The C-54A was a fully militarized version of the DC-4, with a reinforced cargo floor, a large (2.38m by 1.7m) cargo door and built-in cargo loading hoist. It was powered by four 1,350hp R-2000-7 engines, and could carry a maximum payload of either 32,000lb of cargo or 50 troops, or carry a lighter load of 22,000lb over a range of 2,000 miles. 97 seven were built at Santa Monica and 155 at Chicago. When all four auxiliary fuel tanks were used the C-54A could carry 3,620 US gallons of fuel. Fifty six C-54As went to the US Navy as the R5D-1.


On the C-54B two of the auxiliary fuel tanks were removed, and were replaced by tanks built into the outer wing panels. The total fuel capacity went up to 3,740 US gallons. Early aircraft had the -3 engines, later production had the -7. 100 were built at Santa Monica and 120 at Chicago. One of the C-54Bs went to the RAF for use by Churchill, while 30 went to the US Navy as the R5D-2.

VC-54C “Sacred Cow”

The single VC-54C was President Roosevelt’s personal transport. It was equipped with a state-room, three conference rooms and an electric left for the President’s wheelchair. The VC-54C carried a crew of seven, the President and fourteen staff. Fuel capacity was increased to 4,510 US gallons.


A total of 380 C-54Ds were built, all at Chicago. They were similar to the C-54B, but were powered by four 1,360hp R-2000-11 engines. 86 went to the Navy as the R5D-3.

After the Second World War a number of C-54Ds were modified for special purposes. These included the AC-54D (EC-54D from 1962) electronic reconnaissance aircraft, the JC-54D missile nose cone recovery aircraft, the SC-54D (HC-54D from 1962) search and rescue aircraft, the TC-54D trainer and the VC-54D staff transport.


The C-54E saw another change in the fuel arrangement. The final two auxiliary cabin tanks were removed, and replaced by collapsible bag-type fuel tanks built into the inner wing sections. Fuel capacity was reduced to 3,520 US gallons. The interior of the C-54E was designed to allow a rapid change between cargo plane, 50 seat troop transport or 44 seat staff transport. 125 C-54Es were built, twenty of which went to the US Navy as the R5D-4.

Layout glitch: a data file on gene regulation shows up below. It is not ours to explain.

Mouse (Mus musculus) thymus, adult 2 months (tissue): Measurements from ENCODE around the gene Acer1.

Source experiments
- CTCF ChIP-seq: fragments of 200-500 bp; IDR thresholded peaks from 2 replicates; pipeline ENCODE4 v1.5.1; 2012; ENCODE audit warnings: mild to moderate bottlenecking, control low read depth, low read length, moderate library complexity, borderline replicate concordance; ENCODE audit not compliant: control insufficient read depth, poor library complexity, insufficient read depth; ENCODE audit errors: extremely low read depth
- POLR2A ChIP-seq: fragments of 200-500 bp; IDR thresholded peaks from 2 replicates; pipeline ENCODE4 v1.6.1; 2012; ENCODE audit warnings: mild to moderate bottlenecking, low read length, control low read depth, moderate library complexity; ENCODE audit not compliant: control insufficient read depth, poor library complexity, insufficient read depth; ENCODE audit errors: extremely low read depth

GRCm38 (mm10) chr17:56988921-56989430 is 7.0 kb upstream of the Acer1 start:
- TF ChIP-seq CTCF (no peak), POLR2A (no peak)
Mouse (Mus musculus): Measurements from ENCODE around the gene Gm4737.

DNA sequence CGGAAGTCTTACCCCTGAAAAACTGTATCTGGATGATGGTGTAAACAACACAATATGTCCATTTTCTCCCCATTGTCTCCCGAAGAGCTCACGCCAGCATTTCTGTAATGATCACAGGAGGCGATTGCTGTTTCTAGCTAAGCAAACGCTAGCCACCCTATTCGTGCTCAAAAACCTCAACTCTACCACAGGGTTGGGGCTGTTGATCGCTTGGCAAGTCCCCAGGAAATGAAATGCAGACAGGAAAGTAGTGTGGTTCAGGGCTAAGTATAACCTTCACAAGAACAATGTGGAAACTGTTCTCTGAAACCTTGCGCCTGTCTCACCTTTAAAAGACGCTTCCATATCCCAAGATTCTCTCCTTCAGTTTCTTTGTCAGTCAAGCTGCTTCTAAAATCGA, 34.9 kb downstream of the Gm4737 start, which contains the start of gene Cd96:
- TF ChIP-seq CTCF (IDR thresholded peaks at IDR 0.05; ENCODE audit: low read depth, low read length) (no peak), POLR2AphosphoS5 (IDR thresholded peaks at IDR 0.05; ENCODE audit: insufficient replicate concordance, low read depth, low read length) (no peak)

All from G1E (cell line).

The XC-54F was the prototype for a planned series of paratrooper transports, which would have had two jump doors. Only the prototype was built.


The C-54G was similar to the C-54E, other than in the use of R-2000-9 engines, which provided slightly more power at take-off. 162 were built at Santa Monica, of which 13 went to the Navy as the R5D-5. Production of a further 235 C-54Gs was cancelled after VJ-Day.


The C-54GM was built under licence by Canadair. It was similar to the C-54G, but was powered by four 1,725hp Merlin 620 engines. These aircraft were known as the North Star in RCAF service.  Canadair produced one prototype, seventeen  North Star Mk Is, and five North Star Mk MI with Merlin 622 engines.


The C-54H was to have been a paratrooper transport powered by R-2000-9 engines. None were built.


The C-54J was to have been a dedicated staff transport based on the C-54G. None were built.


The XC-54K was a single aircraft modified to use Wright R-1820-HD radial engines.


The C-54L was a single aircraft modified to use a different fuel system.


This designation was given to 38 C-54Es that had their interiors stripped to allow them to carry an extra 2,500lb of coal during the Berlin Airlift.


The MC-54M was a medical evacuation version of the C-54E produced during the Korean War. They could carry 30 stretchers and the related medical staff.








1,360hp R-2000-11



1,100hp at 7,000ft
1,350hp at take off

1,100hp at 7,500ft
1,350hp at take off

1,100hp at 7,500ft
1,450hp at take off

Wing span

117ft 6in


93ft 10in


26ft 6in

Empty weight




Loaded weight




Maximum weight




Maximum speed

265mph at 10,000ft

275mph at 20,000ft

275mph at 20,000ft

Cruising speed

192mph at 10,000ft

203mph at 10,000ft

190mph at 10,000ft

Service ceiling




Normal range

2,000 miles with 22,000lb payload

3,100 miles with 14,100lb payload

4,000 miles with 10,000lb payload

Air War Home Page - Air War Index - Air War Links - Air War Books
WWII Home Page - WWII Subject Index - WWII Links - WWII Books - Day by Day

How to cite this article: Rickard, J (13 November 2008), Douglas C-54 Skymaster ,

Help - F.A.Q. - Contact Us - Search - Recent - About Us -  Subscribe in a reader - Join our Google Group - Cookies